Incentive Programs for Housing Production (PDF)
Example: Chapter 40R Smart Growth Housing Districts (MA)
Summary: In order to overcome local resistance to zoning allowing for construction of dense, affordable housing, states can create incentive programs which reward local communities that create such zoning near transit.
Adopted in 2004, Massachusetts’s Smart Growth Zoning and Housing Production Act, known as Chapter 40R, rewards municipalities that adopt zoning allowing as-of-right construction of housing in smart growth locations, including near transit stations. Chapter 40R encourages cities and towns to zone for compact residential and mixed-use development, creating zones pre-approved for higher-density development that will attract developers.
The district overlay must allow housing to be built as of right at densities of at least eight to 20 units per acre, depending on the type of housing. It also must require at least 20 percent of the new units to be affordable. If a municipality adopts zoning that meets these and other standards, Chapter 40R provides for direct cash payments. Localities receive a zoning incentive payment when they adopt the overlay, plus a density bonus payment of $3,000 per unit if and when units are built. A related program reimburses the town’s increased education costs for K-12 students who move into 40R housing.
To date, 28 Smart Growth Zoning Districts have been adopted by Massachusetts communities allowing as-of-right development of over 9,800 housing units in smart growth locations. The first 40R district was created adjacent to a commuter rail station in Plymouth.
Example: Housing Incentive Program (San Francisco, CA)
Summary: Federal transportation funds can be used by metropolitan planning organizations to encourage the production of dense affordable housing near transit and thereby boost transit ridership.
The metropolitan planning organization in the San Francisco Bay Area, the Metropolitan Transportation Commission, established the Housing Incentive Program (HIP) to fund transportation-related livability infrastructure in qualifying affordable housing projects. The program is funded with two types of federal transportation funds, from the Congestion Mitigation and Air Quality (CMAQ) program and Transportation Enhancements program.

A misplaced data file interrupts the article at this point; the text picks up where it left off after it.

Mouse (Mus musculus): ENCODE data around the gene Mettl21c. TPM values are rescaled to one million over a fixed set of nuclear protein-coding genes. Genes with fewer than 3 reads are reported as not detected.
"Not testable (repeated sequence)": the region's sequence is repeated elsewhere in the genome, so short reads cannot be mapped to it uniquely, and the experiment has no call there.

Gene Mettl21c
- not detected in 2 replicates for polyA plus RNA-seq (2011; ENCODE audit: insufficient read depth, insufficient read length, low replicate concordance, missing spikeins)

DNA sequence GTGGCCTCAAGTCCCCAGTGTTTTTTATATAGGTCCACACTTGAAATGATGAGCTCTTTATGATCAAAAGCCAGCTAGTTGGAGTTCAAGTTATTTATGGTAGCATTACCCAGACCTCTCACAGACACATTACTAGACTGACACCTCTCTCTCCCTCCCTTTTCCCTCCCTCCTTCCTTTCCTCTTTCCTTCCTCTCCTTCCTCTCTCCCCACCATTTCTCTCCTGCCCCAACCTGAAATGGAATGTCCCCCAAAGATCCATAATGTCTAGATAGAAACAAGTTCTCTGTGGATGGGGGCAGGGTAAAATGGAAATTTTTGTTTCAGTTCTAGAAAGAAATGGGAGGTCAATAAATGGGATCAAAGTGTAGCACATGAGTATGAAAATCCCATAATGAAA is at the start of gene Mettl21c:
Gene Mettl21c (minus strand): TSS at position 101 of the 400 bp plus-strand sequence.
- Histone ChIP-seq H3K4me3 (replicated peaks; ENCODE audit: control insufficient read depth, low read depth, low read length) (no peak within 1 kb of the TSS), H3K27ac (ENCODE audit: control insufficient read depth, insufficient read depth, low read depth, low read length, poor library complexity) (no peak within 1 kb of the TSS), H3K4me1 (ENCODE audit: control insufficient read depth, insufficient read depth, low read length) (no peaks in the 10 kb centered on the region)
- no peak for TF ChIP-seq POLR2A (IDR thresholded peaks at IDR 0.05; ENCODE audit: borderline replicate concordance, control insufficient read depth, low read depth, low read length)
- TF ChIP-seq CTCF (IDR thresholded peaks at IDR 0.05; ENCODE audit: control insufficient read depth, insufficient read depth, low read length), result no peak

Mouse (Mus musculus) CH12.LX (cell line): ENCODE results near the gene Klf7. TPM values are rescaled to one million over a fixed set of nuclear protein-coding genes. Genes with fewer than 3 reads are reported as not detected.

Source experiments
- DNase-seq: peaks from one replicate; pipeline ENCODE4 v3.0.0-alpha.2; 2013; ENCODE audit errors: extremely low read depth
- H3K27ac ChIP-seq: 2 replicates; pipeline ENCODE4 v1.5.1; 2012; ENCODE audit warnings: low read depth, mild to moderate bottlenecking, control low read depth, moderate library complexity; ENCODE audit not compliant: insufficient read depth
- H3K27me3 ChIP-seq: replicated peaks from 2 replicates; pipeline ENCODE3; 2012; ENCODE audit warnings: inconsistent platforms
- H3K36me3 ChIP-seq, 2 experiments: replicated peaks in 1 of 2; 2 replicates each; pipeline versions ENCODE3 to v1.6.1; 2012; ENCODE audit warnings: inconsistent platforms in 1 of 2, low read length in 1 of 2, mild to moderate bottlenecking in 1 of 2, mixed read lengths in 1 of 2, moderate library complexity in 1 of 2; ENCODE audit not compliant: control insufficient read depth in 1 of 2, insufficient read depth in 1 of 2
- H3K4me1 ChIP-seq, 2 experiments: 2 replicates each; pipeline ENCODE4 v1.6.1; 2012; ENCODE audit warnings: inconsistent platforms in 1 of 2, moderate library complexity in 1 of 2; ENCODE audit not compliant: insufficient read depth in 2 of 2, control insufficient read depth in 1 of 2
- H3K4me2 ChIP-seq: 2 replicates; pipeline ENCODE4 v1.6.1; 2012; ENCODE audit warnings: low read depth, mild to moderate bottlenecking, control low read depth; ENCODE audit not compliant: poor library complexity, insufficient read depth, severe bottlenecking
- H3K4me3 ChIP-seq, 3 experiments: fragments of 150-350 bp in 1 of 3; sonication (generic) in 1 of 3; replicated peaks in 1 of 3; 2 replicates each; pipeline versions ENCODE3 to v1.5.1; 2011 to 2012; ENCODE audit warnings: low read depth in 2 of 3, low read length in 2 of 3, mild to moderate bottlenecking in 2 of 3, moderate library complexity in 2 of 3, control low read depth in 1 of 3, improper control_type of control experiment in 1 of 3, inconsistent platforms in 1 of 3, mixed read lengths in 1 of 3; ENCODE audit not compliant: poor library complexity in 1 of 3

HIP rewards local governments that build housing near transit, thereby helping to establish the residential density and ridership markets necessary to support high-quality transit service. The maximum grant per jurisdiction is $3 million and the exact dollar amount is determined by the density of the qualifying housing development and the number of affordable and market rate bedrooms. Qualifying housing projects must be located either within a half mile of a rail station or one-third mile of a bus stop, and the transit must be relatively frequent (every 15 minutes or less during peak hours). The housing project must have a density of at least 30 units per acre.
Grant amounts increase to encourage both greater density and greater affordability. The grants start at $1,000 per bedroom for any housing built at a density of 30 units per acre. The grant amount increases to up to $2,000 per bedroom at densities of 60 units per acre. Grants are increased by $500 per bedroom if the unit is affordable.